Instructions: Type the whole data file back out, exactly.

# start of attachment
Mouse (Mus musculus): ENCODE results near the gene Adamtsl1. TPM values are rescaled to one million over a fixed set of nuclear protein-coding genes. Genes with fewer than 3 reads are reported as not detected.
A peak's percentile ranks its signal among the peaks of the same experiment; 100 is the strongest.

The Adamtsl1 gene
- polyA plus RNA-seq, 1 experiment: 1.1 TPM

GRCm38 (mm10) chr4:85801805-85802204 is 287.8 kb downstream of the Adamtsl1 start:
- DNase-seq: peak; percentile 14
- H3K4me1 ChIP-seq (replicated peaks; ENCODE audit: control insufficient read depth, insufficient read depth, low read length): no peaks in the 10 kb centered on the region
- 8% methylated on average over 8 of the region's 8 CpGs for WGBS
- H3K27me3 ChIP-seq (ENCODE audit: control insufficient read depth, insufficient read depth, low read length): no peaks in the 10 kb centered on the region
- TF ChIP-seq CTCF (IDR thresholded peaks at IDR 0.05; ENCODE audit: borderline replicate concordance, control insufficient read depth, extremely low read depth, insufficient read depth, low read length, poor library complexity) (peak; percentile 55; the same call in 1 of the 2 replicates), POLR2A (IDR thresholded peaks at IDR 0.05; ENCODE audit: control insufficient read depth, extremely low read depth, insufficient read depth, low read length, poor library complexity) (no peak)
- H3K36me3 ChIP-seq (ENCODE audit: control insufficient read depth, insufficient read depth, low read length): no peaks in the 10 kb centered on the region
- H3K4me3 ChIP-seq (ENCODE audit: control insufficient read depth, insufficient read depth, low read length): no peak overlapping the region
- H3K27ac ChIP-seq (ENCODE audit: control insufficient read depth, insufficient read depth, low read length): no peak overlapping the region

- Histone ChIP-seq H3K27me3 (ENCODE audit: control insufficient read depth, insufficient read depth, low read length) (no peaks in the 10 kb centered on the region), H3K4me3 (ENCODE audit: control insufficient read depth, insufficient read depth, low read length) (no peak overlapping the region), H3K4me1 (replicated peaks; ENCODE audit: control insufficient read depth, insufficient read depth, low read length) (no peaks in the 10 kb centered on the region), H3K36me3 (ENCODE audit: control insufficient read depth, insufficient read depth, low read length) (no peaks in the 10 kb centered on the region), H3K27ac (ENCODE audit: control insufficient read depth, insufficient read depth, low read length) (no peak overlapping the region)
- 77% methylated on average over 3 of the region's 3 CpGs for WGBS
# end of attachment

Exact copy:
Mouse (Mus musculus): ENCODE results near the gene Adamtsl1. TPM values are rescaled to one million over a fixed set of nuclear protein-coding genes. Genes with fewer than 3 reads are reported as not detected.
A peak's percentile ranks its signal among the peaks of the same experiment; 100 is the strongest.

The Adamtsl1 gene
- polyA plus RNA-seq, 1 experiment: 1.1 TPM

GRCm38 (mm10) chr4:85801805-85802204 is 287.8 kb downstream of the Adamtsl1 start:
- DNase-seq: peak; percentile 14
- H3K4me1 ChIP-seq (replicated peaks; ENCODE audit: control insufficient read depth, insufficient read depth, low read length): no peaks in the 10 kb centered on the region
- 8% methylated on average over 8 of the region's 8 CpGs for WGBS
- H3K27me3 ChIP-seq (ENCODE audit: control insufficient read depth, insufficient read depth, low read length): no peaks in the 10 kb centered on the region
- TF ChIP-seq CTCF (IDR thresholded peaks at IDR 0.05; ENCODE audit: borderline replicate concordance, control insufficient read depth, extremely low read depth, insufficient read depth, low read length, poor library complexity) (peak; percentile 55; the same call in 1 of the 2 replicates), POLR2A (IDR thresholded peaks at IDR 0.05; ENCODE audit: control insufficient read depth, extremely low read depth, insufficient read depth, low read length, poor library complexity) (no peak)
- H3K36me3 ChIP-seq (ENCODE audit: control insufficient read depth, insufficient read depth, low read length): no peaks in the 10 kb centered on the region
- H3K4me3 ChIP-seq (ENCODE audit: control insufficient read depth, insufficient read depth, low read length): no peak overlapping the region
- H3K27ac ChIP-seq (ENCODE audit: control insufficient read depth, insufficient read depth, low read length): no peak overlapping the region

- Histone ChIP-seq H3K27me3 (ENCODE audit: control insufficient read depth, insufficient read depth, low read length) (no peaks in the 10 kb centered on the region), H3K4me3 (ENCODE audit: control insufficient read depth, insufficient read depth, low read length) (no peak overlapping the region), H3K4me1 (replicated peaks; ENCODE audit: control insufficient read depth, insufficient read depth, low read length) (no peaks in the 10 kb centered on the region), H3K36me3 (ENCODE audit: control insufficient read depth, insufficient read depth, low read length) (no peaks in the 10 kb centered on the region), H3K27ac (ENCODE audit: control insufficient read depth, insufficient read depth, low read length) (no peak overlapping the region)
- 77% methylated on average over 3 of the region's 3 CpGs for WGBS